Thinking Outside the Box?
Studies in Fiscal Federalism and State–local Finance series
Edited by Sally Wallace
Chapter 1: Introduction and Overview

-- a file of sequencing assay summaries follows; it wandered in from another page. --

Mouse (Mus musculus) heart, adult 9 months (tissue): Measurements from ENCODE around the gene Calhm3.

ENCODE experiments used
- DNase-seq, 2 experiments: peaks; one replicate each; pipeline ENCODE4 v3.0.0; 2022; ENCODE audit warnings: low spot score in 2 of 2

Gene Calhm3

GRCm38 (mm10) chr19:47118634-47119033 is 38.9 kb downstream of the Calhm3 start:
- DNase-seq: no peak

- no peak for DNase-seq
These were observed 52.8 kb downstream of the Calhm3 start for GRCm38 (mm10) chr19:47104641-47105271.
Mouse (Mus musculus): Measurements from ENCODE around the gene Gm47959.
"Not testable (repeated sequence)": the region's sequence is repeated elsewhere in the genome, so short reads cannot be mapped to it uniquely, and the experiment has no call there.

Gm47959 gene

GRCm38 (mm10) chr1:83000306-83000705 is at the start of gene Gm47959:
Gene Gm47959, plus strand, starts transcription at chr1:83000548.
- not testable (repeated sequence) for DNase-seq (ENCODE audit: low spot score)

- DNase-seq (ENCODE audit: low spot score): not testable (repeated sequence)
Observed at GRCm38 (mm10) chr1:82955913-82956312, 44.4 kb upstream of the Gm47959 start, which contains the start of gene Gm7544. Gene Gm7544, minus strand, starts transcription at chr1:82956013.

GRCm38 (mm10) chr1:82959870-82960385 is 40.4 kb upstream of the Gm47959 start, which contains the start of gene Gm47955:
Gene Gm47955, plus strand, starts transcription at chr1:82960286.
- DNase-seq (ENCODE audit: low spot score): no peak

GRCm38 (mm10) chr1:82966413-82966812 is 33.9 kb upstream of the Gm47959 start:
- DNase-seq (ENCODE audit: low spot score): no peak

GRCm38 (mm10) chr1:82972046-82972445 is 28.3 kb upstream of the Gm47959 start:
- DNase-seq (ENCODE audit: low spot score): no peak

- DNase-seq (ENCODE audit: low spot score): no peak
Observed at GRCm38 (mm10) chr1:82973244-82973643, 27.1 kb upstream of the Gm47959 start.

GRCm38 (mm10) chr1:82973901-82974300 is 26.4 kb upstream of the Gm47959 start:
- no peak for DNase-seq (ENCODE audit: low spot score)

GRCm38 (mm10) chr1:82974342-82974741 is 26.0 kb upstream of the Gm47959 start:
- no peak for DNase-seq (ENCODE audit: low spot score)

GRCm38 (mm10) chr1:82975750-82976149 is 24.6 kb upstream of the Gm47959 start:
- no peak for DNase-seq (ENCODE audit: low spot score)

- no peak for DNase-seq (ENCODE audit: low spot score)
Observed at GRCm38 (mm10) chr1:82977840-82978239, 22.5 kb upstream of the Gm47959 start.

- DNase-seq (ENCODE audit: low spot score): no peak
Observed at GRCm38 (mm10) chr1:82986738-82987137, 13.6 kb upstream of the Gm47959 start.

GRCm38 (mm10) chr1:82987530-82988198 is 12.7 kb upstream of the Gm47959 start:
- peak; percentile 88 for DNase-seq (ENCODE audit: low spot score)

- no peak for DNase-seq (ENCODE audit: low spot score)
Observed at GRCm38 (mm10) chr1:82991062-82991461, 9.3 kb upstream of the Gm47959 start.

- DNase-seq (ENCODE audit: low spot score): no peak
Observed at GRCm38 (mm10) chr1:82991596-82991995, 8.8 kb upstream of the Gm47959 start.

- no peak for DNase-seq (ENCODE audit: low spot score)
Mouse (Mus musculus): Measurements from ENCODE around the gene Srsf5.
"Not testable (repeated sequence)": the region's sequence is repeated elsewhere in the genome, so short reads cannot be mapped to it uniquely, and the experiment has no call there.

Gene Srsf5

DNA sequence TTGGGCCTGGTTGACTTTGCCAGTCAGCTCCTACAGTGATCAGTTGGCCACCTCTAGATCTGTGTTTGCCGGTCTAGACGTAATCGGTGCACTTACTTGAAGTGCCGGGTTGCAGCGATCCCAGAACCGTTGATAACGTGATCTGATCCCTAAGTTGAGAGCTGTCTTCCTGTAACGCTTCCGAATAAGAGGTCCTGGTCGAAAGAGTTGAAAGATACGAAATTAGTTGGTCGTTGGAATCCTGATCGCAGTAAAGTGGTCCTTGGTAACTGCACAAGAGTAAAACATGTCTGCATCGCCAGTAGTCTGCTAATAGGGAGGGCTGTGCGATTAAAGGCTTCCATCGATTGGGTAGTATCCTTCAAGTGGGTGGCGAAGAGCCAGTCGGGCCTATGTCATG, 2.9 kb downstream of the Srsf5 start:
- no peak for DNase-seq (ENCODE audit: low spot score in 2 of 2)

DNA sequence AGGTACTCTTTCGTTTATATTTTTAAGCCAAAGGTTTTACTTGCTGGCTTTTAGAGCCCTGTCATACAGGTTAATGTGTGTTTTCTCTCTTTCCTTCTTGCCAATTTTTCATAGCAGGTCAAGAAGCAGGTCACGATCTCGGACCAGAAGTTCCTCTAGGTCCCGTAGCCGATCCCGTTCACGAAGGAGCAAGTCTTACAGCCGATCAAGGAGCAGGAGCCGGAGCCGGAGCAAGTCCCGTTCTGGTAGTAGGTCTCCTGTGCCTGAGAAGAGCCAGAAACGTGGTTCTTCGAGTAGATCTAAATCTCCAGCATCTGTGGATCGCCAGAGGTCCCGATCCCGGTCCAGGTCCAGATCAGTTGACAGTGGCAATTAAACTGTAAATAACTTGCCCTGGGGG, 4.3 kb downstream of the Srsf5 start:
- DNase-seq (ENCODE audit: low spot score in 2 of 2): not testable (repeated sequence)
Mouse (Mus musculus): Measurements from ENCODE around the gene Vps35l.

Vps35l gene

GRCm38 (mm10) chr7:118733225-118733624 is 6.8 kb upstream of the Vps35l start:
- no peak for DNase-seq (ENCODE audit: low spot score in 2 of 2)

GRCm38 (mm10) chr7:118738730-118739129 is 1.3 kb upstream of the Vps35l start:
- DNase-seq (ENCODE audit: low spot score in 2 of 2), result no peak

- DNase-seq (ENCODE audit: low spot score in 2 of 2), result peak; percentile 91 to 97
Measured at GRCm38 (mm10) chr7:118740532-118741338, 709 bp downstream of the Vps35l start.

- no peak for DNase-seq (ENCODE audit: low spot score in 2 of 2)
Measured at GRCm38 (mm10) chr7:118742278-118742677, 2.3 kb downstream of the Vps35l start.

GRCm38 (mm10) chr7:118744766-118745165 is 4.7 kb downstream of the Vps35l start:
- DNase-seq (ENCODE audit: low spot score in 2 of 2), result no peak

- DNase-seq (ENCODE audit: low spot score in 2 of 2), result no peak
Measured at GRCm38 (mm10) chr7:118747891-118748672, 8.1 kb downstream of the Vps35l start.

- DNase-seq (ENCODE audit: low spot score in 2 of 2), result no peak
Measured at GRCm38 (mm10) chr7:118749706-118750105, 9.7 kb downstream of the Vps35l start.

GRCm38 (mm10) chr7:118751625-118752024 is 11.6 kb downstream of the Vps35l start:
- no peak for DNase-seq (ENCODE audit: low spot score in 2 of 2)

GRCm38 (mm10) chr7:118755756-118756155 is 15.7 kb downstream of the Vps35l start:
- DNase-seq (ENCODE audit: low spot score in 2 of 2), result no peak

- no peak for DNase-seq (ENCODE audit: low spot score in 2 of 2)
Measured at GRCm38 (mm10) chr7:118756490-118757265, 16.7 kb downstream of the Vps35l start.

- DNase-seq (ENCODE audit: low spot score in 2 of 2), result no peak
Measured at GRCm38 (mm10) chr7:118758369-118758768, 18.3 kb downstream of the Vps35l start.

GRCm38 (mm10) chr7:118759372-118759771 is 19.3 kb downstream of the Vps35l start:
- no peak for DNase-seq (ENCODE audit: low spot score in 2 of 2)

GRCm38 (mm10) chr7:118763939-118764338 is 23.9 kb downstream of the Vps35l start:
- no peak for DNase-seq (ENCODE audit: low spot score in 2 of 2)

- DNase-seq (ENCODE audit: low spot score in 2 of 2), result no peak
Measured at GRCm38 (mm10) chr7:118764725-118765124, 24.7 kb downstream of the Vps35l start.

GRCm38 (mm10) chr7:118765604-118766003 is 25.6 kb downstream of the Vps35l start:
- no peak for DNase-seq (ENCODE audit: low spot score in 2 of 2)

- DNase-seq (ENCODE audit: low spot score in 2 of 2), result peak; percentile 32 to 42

Sally Wallace The period since 1990 has presented a new set of challenges and opportunities for public finances in the USA. Demographic trends have put substantial pressure on non-discretionary public expenditures such as health care, legal challenges have put pressure on education financing, and aging infrastructure continues to call for more federal, state and local investment. Policy changes at the federal level such as changes in income tax policy affect states tied to the federal income tax, and revised and new mandates for issues such as water and air quality reduce state and local governments’ fiscal ‘space’. Control over many of these challenges is beyond the bailiwick of state and local governments, but dealing with their repercussions on public finances is a central job of state and local governments. Dealing with these forces has arguably become increasingly difficult due to domestic and international competition for economic development and the politics associated with holding down local taxes such as the property tax. The economic downturn of the early 2000s and the 2008 recession underscore the volatility of the economic landscape facing state and local governments. Because of the overarching landscape of pressures outside their control and difficult economic times, state and local governments are more hard-pressed than ever to find creative solutions to long-term financing issues. How can state and local governments cope? Is there room for more tax revenue at the subnational level? Do states need to reduce expenditures? Are there means of creative financing out there? These questions and...